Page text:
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Reena Choudhary

A Dream of Wheat Field

 

The sunflower droops
To the lazy wave; the wind sleeps;
Then, moving in dazzling links and loops,
A marvel of shadow and shine,
A glory of olive and amber and wine,
Runs the color in the wheat.

 

When the wild winds rumbled past you in the fall fields
and you blessed them, you surrendered
to splendor, when you lifted up your ruins on the old road

remember the seasons


when the wind was new, when your hands
were good fire in the hands of travelers,

 

A land of plenty, where
Toward the sun, as hasting there,
The colors run
Before the wind's feet
in the wheat.

 

Wind, as it sings you; kneel there,

So faint and far it seems the drone
Of bee or beetle, seems to come
as you must have done, in your first
world, when the wind


 A cloud flies there—

A swirl
In the hollows like the twinkling feet
Of a fairy waltzer; the colors run
To the westward sun,
Through the deeps of the ripening wheat
was wind, when your ruin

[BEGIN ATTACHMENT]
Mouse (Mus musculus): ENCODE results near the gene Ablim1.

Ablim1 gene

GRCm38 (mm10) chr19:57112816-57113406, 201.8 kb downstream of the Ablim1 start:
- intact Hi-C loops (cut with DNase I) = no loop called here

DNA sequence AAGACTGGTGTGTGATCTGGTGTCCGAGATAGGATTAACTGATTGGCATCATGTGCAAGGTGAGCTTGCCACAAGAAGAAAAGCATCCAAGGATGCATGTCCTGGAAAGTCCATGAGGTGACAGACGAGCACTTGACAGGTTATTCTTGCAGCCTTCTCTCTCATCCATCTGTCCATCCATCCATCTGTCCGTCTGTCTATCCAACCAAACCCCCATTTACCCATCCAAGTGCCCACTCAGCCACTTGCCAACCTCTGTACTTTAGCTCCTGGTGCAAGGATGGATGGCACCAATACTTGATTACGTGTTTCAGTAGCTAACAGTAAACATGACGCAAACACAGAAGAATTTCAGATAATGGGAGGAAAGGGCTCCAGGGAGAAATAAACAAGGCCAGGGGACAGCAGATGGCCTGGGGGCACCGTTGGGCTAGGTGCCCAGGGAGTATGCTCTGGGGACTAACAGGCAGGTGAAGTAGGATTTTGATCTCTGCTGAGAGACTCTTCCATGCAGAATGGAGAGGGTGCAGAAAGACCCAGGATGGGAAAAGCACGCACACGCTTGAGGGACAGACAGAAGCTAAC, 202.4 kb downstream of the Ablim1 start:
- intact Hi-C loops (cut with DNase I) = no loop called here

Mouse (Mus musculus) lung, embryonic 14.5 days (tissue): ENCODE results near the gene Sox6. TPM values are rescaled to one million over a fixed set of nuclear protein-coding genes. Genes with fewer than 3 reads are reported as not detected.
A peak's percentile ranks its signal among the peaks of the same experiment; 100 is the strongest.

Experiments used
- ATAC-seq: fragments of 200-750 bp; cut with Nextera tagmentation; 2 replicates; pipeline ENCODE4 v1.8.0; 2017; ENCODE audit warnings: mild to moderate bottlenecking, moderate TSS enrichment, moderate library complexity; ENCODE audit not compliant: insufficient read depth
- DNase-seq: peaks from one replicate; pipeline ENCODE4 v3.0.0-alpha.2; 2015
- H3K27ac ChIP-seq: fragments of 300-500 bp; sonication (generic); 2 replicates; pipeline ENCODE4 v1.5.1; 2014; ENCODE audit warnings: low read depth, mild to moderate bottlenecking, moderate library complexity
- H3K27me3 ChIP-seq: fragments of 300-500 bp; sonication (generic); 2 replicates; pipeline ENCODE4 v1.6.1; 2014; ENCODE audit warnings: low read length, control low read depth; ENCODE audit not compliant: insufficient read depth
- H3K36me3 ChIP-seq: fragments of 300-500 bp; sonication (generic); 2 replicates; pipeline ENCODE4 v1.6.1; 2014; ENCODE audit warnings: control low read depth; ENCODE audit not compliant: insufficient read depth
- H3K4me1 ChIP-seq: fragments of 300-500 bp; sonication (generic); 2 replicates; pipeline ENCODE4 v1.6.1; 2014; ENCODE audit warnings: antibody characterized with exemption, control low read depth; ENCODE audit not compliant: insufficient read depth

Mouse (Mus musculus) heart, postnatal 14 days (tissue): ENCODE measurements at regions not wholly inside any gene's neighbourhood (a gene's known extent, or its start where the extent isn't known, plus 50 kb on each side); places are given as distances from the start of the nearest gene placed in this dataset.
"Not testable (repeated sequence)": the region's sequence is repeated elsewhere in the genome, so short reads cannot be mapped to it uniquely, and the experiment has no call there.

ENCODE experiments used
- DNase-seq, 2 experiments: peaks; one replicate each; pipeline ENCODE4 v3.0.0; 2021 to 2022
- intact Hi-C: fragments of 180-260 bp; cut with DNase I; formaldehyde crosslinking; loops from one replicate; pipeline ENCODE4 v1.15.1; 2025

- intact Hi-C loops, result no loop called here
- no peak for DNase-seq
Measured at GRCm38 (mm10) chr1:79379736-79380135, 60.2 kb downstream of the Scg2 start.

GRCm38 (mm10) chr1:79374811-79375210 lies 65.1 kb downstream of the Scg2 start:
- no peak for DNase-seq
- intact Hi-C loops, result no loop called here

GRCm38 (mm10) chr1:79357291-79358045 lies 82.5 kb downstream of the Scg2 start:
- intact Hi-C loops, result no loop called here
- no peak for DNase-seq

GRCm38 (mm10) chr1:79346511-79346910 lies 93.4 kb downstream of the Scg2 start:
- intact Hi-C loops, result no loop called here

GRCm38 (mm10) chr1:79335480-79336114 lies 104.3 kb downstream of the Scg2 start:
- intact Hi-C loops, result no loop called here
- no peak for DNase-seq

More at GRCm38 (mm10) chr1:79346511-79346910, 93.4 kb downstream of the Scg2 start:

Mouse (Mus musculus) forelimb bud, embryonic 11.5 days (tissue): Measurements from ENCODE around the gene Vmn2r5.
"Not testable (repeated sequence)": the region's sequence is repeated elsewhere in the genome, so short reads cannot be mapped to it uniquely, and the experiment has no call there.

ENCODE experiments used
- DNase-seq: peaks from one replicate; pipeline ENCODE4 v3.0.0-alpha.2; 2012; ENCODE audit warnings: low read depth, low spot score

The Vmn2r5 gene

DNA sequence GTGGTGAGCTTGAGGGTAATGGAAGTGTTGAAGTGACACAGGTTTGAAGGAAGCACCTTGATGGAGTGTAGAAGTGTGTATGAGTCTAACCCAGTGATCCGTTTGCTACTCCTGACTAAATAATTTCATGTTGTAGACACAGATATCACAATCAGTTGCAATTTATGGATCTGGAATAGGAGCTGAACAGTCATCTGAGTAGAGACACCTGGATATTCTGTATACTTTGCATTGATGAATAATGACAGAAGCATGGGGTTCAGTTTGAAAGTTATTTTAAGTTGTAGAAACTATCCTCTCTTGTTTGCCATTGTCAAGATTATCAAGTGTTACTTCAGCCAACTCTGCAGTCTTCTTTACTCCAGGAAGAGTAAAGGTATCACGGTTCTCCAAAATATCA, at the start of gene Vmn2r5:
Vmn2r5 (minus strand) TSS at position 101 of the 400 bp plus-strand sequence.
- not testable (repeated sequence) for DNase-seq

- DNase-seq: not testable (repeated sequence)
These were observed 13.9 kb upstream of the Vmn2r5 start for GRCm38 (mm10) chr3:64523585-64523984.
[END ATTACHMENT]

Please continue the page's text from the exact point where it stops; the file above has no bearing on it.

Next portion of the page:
was a music—you
who were no one, once, and colder,
 
and were open so wholly to the brokenness
that you sang to whatever left you empty
like the cello in the cello maker’s hands.

The Sound of Piper

 

The forest muffled the sounds
within and beyond
it as if the trees
themselves swallowed noise—all
but the tune of the unseen piper.
He followed the sound of the keening pipe.
The boy ran faster,
fast enough that it felt like he flew,
anxious to get to the world the song spoke of.
Its unfamiliar melody,
absurdly cheerful,
jarred him from the carnage.
It filtered through the pores of his skin
and infused him with the strength and warmth
he needed to run through the icy clutches of winter.
He even began to catch glimpses
of the piper through the trees.
Though he scampered and danced
as he played his pipe,
he appeared sometimes before,
sometimes behind,
and sometimes beside the boy.
He wore a black hooded cloak
that hid his face.
Beneath it his clothes were pied,
a patchwork of vibrant color
impossible to miss
whenever the wind whipped back the cloak.
His pipe and fingers were white,
of bone.
And just like the boy,
he left no footprints in the snow.

Reena Choudhary born and raised in India. She graduated with honors in literature from Delhi University (INDIA) and also completed a one-year Diploma in Tourism. At present, she works in a private firm.